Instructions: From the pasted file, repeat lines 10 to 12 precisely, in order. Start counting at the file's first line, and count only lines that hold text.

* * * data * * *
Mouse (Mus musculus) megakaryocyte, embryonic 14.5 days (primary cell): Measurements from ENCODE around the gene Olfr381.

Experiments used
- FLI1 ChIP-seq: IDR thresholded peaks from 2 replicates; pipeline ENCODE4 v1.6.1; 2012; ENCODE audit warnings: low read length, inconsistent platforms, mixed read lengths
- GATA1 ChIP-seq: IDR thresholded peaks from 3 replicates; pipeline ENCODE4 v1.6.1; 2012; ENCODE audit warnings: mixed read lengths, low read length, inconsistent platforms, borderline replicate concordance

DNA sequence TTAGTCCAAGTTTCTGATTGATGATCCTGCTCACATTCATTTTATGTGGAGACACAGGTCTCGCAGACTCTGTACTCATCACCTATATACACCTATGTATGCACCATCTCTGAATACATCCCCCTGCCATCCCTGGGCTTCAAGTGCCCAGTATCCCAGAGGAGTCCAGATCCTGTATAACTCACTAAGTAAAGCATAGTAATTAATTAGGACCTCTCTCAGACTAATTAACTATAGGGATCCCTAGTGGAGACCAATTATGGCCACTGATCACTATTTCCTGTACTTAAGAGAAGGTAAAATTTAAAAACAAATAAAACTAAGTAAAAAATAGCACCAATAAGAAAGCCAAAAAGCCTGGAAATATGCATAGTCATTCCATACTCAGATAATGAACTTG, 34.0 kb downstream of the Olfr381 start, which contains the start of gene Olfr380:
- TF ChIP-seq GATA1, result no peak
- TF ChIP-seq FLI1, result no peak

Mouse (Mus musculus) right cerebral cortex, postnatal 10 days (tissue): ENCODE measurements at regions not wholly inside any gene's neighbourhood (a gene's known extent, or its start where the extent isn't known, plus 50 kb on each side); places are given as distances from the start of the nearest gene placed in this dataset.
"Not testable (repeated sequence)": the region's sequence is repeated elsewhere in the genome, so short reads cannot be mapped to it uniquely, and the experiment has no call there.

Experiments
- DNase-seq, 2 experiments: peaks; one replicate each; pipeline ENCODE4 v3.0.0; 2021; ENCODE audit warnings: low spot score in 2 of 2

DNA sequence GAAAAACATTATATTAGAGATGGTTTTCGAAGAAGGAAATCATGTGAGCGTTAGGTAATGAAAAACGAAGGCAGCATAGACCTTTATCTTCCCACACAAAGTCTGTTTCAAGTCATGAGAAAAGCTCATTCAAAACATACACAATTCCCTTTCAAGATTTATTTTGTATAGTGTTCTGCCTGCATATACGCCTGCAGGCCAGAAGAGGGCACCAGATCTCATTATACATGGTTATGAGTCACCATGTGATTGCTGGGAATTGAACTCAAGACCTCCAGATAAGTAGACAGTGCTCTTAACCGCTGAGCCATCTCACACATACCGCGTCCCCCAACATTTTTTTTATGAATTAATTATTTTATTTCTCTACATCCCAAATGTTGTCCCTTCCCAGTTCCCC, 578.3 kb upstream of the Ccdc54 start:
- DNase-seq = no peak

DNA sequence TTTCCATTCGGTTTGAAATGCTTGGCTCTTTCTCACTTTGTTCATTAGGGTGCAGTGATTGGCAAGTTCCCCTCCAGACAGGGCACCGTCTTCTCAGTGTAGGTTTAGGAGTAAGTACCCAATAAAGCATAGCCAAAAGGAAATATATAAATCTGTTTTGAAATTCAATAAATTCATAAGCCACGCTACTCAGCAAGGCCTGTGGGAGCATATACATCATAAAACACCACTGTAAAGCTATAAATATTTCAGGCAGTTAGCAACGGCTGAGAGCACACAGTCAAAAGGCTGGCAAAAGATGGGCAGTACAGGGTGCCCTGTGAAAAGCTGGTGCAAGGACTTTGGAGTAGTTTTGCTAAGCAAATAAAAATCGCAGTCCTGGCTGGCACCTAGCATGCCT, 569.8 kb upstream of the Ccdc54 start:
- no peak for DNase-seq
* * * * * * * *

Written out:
Experiments
- DNase-seq, 2 experiments: peaks; one replicate each; pipeline ENCODE4 v3.0.0; 2021; ENCODE audit warnings: low spot score in 2 of 2

DNA sequence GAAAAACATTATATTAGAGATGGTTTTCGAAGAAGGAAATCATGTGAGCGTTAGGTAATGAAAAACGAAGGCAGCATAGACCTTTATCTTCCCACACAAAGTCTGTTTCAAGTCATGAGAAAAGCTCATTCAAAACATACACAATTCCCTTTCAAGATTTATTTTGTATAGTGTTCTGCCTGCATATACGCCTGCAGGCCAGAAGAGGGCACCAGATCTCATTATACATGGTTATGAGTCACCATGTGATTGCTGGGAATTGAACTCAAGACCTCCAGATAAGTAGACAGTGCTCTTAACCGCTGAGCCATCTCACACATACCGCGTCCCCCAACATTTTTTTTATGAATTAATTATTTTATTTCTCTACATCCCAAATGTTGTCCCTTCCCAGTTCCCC, 578.3 kb upstream of the Ccdc54 start: